Automotive Electrical Systems and Systems Integration of Powertrain

In this article, I will look into systems integration of powertrain controls, transmission controls, calibration and driveability. This will look further in depth into engine fuelling requirements, air fuel ratio and the stoichiometric value, what a rich/lean air/fuel mixture means in terms of NOx and CO and a closed loop emission control system. Please feel free to skip to any part most relevant to you.


System Integration of Powertrain Controls

The main objectives of the systems integration of powertrain controls are to:
  • Interface with other systems on the vehicle such as the transmission, driver interface and traction control to enhance the vehicle activity, safety and efficiency.
  • Control the fuelling of the engine, ignition, emissions and cam phase under any sort of operating conditions while making sure it is done to provide a smooth, predictable and reliable driving experience.

Engine Fuelling Requirements

Engine fuelling requirements consist of a fuel map which designates the fuel required at each engine operating  point for speed and load. The x-axis is the speed of the engine (most commonly shown in RPM) and the y-axis is the power at that given point for speed of the engine (either in kilowatts or horsepower). This type of fuel map is 2D.

There are such things as 3D fuel maps too, which look at the fuel required for an engine at a certain speed at different loads (this will be as a percentage of full divided by torque).


Air Fuel Ratio

The air fuel ratio is an important ratio when it comes to engine performance and efficiency. It is ratio of mass of air to to mass of fuel in the combustion chamber of an ICE. To measure the air mass, a mass flow sensor (MAF sensor) is used during induction and a the fuel mass is calculated based on the fuel injection volume into the combustion chamber.
  • A mass flow air sensor is a hot wire anemometer. It uses the cooling effect of the air flow over a heated platinum wire to calculate the mass air flow per second that is flowing through the device. A MAF sensor would typically operate at 5V DC using the same electrical feeds as a ECU (it is important to bear in mind this is one of several types of mass air flow sensors that can be used).
  • The fuel to the combustion chamber is supplied to the injector at a constant pressure from the fuel rail/pump system. The ECU controls the fuel timing and injection (so that it controls the mass of fuel into the combustion chamber). The volume of the fuel into the chamber is computed by the length of time the the actuation voltage of +5 Volts is applied to the injector coil.
Air fuel ratio = mass of air / mass of fuel

Established when the engine is tested using a dynamometer, the mass fuel into the combustion chamber can be worked out for optimum power/torque at a given engine load or speed. This, of course, will also depend on the spark ignition time in line with the crankshaft rotation. Therefore, the optimum power of an engine is dependent on how rich (high) the air fuel ratio is as well as the timing of the spark ignition.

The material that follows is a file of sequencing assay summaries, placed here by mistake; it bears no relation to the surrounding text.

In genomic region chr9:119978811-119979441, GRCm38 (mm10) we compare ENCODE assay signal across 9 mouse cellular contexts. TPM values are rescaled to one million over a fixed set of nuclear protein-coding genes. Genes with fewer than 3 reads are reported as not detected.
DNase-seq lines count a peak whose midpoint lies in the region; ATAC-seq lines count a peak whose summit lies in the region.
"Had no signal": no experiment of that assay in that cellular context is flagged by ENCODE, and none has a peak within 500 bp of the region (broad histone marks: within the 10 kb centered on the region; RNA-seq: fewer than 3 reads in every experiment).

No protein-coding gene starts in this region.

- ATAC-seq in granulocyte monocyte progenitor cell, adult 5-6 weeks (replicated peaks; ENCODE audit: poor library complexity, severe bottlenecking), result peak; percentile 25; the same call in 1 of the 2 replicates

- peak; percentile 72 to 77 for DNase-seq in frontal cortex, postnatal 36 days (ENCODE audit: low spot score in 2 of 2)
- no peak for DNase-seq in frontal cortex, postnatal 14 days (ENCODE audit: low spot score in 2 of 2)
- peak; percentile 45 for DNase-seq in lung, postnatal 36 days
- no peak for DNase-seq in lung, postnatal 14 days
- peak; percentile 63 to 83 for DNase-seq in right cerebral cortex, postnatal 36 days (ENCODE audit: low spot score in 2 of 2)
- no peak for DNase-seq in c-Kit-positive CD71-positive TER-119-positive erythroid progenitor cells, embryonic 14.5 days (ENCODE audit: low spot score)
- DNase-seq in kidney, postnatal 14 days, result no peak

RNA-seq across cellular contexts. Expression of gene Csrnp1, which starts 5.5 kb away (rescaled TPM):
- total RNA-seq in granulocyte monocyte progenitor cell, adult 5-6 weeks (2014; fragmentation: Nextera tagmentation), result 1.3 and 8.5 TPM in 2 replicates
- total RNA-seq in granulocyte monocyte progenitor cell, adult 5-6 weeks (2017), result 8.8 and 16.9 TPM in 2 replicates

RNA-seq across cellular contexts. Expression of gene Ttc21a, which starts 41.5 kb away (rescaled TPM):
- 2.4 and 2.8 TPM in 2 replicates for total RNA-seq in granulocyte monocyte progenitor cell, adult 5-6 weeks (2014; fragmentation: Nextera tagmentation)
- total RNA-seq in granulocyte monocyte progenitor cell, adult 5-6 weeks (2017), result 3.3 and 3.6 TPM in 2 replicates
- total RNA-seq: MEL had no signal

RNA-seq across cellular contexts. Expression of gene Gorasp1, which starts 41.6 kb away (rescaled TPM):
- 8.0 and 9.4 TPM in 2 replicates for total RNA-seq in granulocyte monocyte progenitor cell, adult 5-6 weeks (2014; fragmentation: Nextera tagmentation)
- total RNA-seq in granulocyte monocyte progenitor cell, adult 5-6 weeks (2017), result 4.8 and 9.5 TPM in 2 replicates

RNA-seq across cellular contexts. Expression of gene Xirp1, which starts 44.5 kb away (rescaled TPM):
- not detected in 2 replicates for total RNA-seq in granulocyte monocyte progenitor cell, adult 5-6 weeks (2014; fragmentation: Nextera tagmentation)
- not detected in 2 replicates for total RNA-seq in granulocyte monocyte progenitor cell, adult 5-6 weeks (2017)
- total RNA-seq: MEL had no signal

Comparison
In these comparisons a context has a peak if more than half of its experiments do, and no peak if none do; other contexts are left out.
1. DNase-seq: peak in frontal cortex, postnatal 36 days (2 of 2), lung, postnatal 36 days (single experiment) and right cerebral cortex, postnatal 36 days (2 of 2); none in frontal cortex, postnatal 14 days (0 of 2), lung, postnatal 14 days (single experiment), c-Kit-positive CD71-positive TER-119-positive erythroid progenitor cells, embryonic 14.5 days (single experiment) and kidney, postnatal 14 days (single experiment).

Stoichiometric Value

The stoichiometric value is the the air fuel ratio of perfect chemistry for complete combustion. This means that for every hydrocarbon that is burnt, it has exactly the right amount of air to burn it perfectly. For engines, the stoichiometric value is 14.7:1:
  • Rich - As the air fuel ratio increases past 14.7:1, the number of hydrocarbons that cannot burn increases since there is more than enough air in the combustion chamber to burn the hydrocarbons. As well as this, the number of nitrogen oxides (NOx) decreases which is a good thing since NOx are poisonous.
  • Lean - As the air fuel ratio decreases below 14.7:1, the amount of air needed to burn all of the hydrocarbons in the combustion chamber is less than necessary. This causes the amount of carbon monoxide to increase dramatically (as there is not enough oxygen to create carbon dioxide). As well as this, the nitrogen oxides level decreases again.
  • At the stoichiometric value for air fuel ratio, carbon monide levels are low and unburnt hydrocarbons are low. However, the amount of NOx produced is much higher than rich/lean ratios.

Closed Loop Emissions Control System

Diagram of a typical closed loop emissions control system for an engine. Note the two catalytic converted to clean the exhaust gases up as much as possible.


Fuel Control with Closed Loop Feedback

The heated exhaust gas oxygen sensor (HEGO sensor which is also known as a lambda sensor) determines the amount of oxygen in the exhaust gas. This data is then fed back into the ECU which helps the ECU decide whether the air fuel mixture is too lean or rich. By knowing this, the ECU can then change the length of the voltage to the injector coil to change the air fuel ratio into the combustion so that it maintains the stoichiometric value (the stoichiometric value will have the best emissions and optimum efficiency).